In fact, everything good and bad begins from home. The home is the first and foremost training ground for cultural and value education. Obviously, parents play a major role in this regard. They have to set the right examples and instil the right values in their children—patience, kindness, empathy, truthfulness, respect for others, etc. Schools, colleges and other educational institutions come next. Teachers must be good role models. Politicians and rulers must also inspire their citizens. There should also be a well-thought-out curriculum for students to learn about the relevance of practicing these values in life.

Will this phase last long? What can we do to spread love and peace?

Amma: Love and peace are more subjective than objective. They dawn when there is an inner blossoming. Love and peace cannot be forced on anyone. Just as a flower bud opens up, love and peace just blossom within. You can’t force open the petals of a flower bud, can you? If you do so, it will destroy the beauty and fragrance of the flower. Hence, whether or not this phase is long or not, it depends the depth of people’s understanding. We frequently use the word ‘understanding’: ‘I understand you,’ ‘I understand your problem,’ etc. But understanding is not easy to practice. Doing so demands tremendous courage, patience and compassion.

Is there a reason you are not traveling as much as you used to?

Amma: That is not true. Except on one occasion when my presence was necessary here in Amritapuri, I have never cancelled any tours. That was during the 2004 Indian Ocean Tsunami, when the entire coastal belt of Kerala, especially this area, was badly affected. I had to cancel some of my travel programs to coordinate the relief and rehabilitation activities. Other than that, I have been traveling as usual for the last 31 years. In fact, the number of programs has increased.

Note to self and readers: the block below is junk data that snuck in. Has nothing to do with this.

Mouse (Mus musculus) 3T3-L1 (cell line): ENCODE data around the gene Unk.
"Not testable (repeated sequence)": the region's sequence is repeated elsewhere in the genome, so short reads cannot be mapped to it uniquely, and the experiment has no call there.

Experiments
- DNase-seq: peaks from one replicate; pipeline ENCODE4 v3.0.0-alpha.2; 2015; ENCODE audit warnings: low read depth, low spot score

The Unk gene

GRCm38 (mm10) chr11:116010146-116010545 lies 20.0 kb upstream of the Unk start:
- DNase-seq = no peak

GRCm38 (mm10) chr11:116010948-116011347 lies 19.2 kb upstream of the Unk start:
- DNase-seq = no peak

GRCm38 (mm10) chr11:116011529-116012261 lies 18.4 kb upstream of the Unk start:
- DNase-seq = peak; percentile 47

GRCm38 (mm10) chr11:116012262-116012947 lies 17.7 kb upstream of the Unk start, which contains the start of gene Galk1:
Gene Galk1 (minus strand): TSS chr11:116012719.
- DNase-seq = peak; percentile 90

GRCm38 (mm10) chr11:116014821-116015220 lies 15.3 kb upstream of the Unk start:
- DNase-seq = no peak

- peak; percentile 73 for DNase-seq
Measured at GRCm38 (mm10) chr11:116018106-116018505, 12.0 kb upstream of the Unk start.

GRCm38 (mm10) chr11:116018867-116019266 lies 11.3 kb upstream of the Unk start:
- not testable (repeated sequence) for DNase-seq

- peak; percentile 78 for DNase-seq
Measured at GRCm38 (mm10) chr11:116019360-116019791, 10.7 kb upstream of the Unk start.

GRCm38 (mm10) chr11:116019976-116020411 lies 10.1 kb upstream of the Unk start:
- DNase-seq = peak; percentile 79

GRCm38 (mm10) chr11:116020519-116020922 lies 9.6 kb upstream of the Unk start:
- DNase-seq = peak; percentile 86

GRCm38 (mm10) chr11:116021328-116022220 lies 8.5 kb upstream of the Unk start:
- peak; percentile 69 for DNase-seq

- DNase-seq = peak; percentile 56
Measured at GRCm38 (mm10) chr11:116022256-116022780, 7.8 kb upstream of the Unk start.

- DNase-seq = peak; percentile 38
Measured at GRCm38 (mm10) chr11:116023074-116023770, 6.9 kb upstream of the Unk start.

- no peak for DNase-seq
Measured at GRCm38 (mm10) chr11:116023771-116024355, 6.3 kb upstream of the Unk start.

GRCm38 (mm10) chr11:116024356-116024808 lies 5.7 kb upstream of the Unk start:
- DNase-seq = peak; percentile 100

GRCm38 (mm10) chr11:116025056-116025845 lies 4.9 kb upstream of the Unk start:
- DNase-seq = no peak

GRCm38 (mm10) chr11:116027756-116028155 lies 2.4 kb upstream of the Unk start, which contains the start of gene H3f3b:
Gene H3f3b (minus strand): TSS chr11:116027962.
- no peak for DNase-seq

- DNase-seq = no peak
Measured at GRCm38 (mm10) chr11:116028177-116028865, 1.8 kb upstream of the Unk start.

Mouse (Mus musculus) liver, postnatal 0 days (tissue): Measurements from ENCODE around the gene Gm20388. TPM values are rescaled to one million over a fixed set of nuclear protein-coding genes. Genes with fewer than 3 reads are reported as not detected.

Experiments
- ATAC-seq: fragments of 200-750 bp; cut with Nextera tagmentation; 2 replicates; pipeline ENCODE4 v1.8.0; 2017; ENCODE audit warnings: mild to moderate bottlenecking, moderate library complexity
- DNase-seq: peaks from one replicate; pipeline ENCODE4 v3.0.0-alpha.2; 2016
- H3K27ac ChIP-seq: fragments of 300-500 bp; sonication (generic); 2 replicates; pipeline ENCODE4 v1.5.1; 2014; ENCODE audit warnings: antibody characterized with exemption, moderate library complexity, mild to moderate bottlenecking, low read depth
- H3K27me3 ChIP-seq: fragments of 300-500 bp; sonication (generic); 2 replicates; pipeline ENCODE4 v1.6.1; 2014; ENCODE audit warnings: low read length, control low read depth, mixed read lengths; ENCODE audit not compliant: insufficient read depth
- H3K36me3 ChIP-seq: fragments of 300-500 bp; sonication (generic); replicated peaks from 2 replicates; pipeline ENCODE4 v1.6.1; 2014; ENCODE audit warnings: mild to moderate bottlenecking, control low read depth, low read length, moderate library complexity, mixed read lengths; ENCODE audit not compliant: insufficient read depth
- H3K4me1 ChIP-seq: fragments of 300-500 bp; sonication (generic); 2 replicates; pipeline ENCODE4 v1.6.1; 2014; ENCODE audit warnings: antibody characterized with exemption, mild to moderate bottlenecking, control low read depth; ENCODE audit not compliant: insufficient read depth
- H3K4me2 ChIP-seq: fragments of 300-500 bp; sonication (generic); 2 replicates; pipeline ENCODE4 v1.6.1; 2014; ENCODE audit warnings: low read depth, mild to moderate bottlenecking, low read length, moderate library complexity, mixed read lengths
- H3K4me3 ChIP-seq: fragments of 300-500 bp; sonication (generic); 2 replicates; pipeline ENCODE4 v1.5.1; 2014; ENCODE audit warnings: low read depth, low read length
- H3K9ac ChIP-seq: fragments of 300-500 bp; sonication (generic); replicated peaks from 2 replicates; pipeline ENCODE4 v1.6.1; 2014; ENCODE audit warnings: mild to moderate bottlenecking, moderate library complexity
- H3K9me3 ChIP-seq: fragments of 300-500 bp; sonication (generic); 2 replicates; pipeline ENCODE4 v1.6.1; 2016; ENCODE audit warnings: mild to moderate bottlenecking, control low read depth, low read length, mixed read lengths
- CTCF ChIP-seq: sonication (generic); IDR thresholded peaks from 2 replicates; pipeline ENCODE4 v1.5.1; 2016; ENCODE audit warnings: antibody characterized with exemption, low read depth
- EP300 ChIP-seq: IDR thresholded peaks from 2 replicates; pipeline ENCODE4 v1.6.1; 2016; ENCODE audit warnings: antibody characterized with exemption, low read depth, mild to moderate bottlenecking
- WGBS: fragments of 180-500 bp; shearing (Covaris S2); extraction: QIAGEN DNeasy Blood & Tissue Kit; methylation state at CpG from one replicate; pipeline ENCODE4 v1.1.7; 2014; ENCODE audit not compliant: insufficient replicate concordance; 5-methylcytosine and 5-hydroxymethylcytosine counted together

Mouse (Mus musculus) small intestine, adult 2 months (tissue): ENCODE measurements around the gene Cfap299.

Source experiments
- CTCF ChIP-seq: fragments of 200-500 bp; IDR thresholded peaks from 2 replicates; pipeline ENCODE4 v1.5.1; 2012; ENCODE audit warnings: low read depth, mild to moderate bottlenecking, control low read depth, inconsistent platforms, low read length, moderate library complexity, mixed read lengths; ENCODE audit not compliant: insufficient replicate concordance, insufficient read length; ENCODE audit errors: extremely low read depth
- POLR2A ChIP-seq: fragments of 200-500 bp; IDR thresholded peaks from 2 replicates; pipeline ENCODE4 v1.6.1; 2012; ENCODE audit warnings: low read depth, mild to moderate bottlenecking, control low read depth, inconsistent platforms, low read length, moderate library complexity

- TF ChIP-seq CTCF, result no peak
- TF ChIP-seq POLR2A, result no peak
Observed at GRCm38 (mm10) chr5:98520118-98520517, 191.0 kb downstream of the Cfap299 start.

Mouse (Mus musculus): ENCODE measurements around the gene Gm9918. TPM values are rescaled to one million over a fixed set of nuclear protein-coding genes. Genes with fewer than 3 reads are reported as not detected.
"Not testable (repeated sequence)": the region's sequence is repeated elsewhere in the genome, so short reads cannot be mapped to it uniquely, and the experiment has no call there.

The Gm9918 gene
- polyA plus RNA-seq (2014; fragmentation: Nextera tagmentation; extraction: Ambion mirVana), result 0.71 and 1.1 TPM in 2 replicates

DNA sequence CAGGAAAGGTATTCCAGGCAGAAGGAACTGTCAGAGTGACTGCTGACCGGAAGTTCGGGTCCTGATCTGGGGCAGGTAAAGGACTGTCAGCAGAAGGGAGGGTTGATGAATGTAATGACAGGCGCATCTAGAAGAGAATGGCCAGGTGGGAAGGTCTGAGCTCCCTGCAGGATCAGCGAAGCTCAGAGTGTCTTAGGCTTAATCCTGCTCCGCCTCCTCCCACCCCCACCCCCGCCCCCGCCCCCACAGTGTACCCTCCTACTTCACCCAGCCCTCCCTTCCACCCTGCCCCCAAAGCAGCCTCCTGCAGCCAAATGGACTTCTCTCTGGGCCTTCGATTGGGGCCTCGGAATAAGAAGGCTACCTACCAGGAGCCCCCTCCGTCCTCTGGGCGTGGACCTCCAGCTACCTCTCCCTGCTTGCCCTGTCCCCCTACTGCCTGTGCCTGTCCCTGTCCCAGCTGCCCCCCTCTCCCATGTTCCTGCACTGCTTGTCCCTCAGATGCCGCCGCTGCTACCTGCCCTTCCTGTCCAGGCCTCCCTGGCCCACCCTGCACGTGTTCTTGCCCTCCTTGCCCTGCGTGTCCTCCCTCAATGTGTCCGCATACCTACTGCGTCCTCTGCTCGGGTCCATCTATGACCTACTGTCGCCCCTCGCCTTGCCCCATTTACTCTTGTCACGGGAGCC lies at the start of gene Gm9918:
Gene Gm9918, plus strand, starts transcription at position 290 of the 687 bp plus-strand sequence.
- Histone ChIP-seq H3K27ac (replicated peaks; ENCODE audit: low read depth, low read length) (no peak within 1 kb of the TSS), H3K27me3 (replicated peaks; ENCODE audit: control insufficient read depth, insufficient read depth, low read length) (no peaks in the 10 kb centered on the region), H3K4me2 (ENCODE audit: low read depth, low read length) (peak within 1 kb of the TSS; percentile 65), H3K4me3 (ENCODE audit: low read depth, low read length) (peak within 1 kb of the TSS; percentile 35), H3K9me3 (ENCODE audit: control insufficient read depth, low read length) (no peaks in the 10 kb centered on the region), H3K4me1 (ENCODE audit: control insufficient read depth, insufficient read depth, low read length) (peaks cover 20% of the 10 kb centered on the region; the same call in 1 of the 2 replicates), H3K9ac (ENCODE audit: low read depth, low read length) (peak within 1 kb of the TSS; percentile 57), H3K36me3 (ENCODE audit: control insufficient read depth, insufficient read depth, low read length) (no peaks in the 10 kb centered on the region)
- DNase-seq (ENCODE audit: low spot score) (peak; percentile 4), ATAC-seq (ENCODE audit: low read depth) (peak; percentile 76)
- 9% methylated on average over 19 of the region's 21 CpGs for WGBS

Some people attack you and the work you is doing. What is your response?

Amma: Some people praise; some people criticize. Either way I am detached. The one who glorifies and is friendly today can become your worst detractor tomorrow and vice-versa. If someone considers criticizing me as their rightful dharma, I consider accepting all situations equally as my dharma. Whatever be the circumstance, loving and serving people selflessly is what is most important to me.

I am not against criticism. Criticism is good. I consider it a good fertilizer for growth. Nevertheless, one shouldn’t hurl stones at someone to fulfil a selfish agenda. Critics should be impartial. Their intentions should be pure and selfless. Criticism must not be prompted by animosity towards an individual or a group.

Cow protection has become a major issue now. What is your advice on this?

Amma: I advocate compassion toward all living beings. Cows are unique. They have a special place in Sanatana Dharma. In fact, Sanatana Dharma regards all living beings—even insentient objects—as divine. That’s the reason there are temples dedicated even to snakes, trees, birds and other animals, in India.